When you suffer a devastating loss, there is the pain of missing what you once had. But there is pain that goes beyond the space circumscribed by the person who is gone. Grief is its own planet and everyone who goes there lives alone.
“Rabbit Hole” begins eight months after the death of a little boy. His parents move like highly functional but very fragile zombies through their lives. Some of those around them, think and even use words like “closure” and “move on” and even “try again,” mostly out of their own discomfort at the way this loss has threatened their own sense of the rightness of the world. Others just stay away, paralyzed by their inability to think of anything to say in this most unthinkable of moments. And Becca (Nicole Kidman) and Howie (Aaron Eckhart) are still being confronted with horrifically painful decisions — should they keep or get rid of their child’s things? — and even more painful reminders that for others life goes on (Becca’s careless sister is pregnant).
David Lindsay-Abaire has sensitively adapted his award-winning play by to the screen and with director John Cameron Mitchell (“Hedwig and the Angry Inch,” “Shortbus”) has filled the story with privileged moments, beautifully performed by Nicole Kidman (Becca) and Aaron Eckhart (Howie). Both of them have to find a way to re-invent their interaction with the world or perhaps to re-invent their understanding of what world they live in. Her response is to hold everything inside, to try to maintain control. She affects an almost grotesque normality. When he comes up behind her for a hug as she is at the stove, she is bright but brittle as she shoos him away. She rolls her eyes at the support group for bereaved parents and will not return. But Howie wants to hold on to his memories and process his pain; he needs that kind of contact. He stays in the group. He keeps watching a video of their son — until Becca erases it.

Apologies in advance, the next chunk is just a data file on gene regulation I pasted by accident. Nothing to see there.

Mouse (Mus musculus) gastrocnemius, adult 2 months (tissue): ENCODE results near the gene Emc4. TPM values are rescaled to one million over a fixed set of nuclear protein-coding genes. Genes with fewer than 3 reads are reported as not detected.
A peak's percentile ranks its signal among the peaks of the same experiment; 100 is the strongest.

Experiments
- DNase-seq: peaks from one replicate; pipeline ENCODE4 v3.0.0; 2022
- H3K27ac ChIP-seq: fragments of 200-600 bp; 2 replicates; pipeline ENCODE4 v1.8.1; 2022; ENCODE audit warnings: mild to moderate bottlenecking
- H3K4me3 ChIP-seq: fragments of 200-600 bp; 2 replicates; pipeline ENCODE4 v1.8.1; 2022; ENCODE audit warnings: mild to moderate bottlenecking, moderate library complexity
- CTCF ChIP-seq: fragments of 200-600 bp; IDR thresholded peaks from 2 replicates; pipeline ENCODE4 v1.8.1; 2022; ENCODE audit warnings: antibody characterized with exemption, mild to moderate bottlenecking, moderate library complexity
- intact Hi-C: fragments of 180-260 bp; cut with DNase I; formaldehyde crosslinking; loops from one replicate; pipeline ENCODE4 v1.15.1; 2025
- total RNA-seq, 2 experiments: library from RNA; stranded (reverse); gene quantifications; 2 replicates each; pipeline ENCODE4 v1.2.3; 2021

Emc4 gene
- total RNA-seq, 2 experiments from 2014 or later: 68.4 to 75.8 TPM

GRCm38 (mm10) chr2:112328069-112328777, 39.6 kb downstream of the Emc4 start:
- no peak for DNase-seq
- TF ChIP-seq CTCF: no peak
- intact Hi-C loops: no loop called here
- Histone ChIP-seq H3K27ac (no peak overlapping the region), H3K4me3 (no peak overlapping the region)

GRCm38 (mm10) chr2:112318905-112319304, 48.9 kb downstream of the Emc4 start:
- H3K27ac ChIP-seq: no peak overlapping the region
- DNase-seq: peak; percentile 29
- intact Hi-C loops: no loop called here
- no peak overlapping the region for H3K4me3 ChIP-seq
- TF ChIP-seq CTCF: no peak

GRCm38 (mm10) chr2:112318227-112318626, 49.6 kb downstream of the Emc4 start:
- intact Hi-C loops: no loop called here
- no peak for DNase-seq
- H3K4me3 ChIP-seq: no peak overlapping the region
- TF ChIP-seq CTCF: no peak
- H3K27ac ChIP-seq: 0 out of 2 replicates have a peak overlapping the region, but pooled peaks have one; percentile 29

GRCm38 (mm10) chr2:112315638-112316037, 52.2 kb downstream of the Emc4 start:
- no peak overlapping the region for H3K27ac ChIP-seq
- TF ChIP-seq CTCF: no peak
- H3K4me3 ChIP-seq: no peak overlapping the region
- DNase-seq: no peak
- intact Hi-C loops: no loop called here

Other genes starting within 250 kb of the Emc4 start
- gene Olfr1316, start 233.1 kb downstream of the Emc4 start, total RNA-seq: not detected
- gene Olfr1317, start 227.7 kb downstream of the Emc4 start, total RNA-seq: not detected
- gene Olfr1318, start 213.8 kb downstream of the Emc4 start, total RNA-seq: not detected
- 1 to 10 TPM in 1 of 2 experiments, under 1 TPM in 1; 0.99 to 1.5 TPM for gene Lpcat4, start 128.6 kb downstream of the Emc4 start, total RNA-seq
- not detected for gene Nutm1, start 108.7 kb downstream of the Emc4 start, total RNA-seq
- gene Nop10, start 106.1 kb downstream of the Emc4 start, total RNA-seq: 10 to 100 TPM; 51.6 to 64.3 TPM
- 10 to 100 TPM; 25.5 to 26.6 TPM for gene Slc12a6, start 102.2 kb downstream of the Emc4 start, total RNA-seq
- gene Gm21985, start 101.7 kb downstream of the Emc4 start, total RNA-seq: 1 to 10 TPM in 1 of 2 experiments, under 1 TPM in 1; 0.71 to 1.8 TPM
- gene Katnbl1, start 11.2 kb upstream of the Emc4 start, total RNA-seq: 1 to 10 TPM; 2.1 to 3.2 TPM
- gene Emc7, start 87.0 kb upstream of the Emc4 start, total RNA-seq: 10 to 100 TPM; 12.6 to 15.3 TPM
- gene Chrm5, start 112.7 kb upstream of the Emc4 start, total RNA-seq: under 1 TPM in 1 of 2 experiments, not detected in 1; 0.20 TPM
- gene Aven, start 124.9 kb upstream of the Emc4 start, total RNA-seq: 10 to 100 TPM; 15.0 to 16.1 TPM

They cannot reach out to each other, but each reaches out to someone else who is uniquely understanding. Howie becomes close to the leader of the bereavement group (Sandra Oh). And Becca watches and then begins to talk to the teenager who was driving the car that killed her son. It is heart-wrenching to see how he is able to reach her instincts as a mother, feelings for which she no longer has any other place.
This is a touching, insightful film with exquisite performances. If we all grieve on our own planet, it is art like this that illuminates the way home.
It doesn’t get much bigger than this. I have FIVE incredible prize packages. Each winner will receive three prizes! They are:
In an all-new, Perry-powered adventure, Phineas, Ferb, and their pet platypus (AKA Agent P) set out to thwart Dr. Doofenshmirtz’s “naughty” plot to ruin Christmas. Will they get everything wrapped up in time for Santa’s flyby?
This is the animated version with Jim Carrey as Scrooge and the three spirits and a visual sumptuousness to rival even the merriest Christmas celebration.
This Movie Mom fan favorite is already a holiday classic. When Santa loses his memory, he will need the help of an elf, a magic crystal, and of course some very special dogs to save Christmas.
For this amazing family Christmas prize package, send me an email at firstname.lastname@example.org with Christmas in the subject line and tell me your favorite Christmas movie. Don’t forget your address! I will pick five random winners on Dec 30. Good luck!
In the early days of animation, Disney’s biggest rival was the studio run by the Fleischer brothers, whose Betty Boop, Popeye, and Out of the Inkwell cartoons were very popular. Their first feature, released in 1939, was “Gulliver’s Travels.” While it was not as innovative or successful as Disney’s “Snow White,” which came out two years earlier, it is still a charming and delightful film with comedy, romance, drama, and music. The release this week of the new Gulliver film starring Jack Black, has prompted a new DVD release of the film in An Ultimate Gulliver Collection.